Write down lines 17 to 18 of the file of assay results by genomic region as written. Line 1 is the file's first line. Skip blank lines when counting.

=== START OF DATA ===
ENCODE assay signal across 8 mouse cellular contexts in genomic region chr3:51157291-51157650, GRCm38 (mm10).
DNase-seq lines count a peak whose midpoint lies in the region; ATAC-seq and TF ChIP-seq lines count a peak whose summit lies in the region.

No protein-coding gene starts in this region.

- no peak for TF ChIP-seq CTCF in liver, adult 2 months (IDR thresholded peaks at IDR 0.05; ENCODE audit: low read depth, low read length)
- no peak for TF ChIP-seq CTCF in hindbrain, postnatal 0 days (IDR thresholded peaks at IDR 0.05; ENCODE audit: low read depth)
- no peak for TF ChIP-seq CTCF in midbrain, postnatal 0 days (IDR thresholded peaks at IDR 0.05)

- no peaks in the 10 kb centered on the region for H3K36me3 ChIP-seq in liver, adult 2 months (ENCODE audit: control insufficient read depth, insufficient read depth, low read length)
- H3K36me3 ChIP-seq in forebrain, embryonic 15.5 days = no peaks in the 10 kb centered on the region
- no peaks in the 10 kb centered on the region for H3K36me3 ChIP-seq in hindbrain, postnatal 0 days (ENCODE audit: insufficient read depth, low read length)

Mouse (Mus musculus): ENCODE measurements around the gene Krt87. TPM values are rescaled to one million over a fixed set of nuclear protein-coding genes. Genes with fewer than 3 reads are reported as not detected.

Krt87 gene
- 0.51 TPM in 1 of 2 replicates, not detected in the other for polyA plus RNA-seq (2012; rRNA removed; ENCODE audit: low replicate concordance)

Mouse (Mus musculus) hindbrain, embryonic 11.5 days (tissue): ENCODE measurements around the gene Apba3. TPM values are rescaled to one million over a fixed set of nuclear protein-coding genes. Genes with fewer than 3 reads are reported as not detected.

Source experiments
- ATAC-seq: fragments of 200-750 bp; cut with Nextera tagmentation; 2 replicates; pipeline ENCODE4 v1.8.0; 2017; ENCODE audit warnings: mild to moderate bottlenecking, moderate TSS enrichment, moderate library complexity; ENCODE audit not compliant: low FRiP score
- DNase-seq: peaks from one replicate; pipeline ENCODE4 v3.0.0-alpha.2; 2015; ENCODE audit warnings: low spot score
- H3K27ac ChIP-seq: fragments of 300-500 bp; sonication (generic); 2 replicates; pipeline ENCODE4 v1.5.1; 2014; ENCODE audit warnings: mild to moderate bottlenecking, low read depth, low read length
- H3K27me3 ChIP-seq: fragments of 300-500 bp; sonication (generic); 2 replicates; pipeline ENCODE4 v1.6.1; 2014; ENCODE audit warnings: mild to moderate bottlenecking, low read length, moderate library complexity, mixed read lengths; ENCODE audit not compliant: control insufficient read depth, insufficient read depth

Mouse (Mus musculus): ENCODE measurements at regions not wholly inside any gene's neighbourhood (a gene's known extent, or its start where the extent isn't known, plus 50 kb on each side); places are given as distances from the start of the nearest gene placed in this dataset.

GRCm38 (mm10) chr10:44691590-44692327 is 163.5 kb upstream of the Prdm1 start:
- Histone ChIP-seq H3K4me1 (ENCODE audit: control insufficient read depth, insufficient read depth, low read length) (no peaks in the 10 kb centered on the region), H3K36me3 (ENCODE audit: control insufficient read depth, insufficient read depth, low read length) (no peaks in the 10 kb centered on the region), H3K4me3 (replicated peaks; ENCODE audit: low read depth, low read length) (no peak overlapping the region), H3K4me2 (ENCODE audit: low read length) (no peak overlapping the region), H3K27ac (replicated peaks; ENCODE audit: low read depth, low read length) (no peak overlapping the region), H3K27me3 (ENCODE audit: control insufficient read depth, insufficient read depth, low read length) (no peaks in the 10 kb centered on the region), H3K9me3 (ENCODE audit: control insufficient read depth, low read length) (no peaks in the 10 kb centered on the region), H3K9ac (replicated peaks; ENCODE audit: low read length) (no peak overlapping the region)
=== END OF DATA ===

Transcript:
- H3K27ac ChIP-seq: fragments of 300-500 bp; sonication (generic); 2 replicates; pipeline ENCODE4 v1.5.1; 2014; ENCODE audit warnings: mild to moderate bottlenecking, low read depth, low read length
- H3K27me3 ChIP-seq: fragments of 300-500 bp; sonication (generic); 2 replicates; pipeline ENCODE4 v1.6.1; 2014; ENCODE audit warnings: mild to moderate bottlenecking, low read length, moderate library complexity, mixed read lengths; ENCODE audit not compliant: control insufficient read depth, insufficient read depth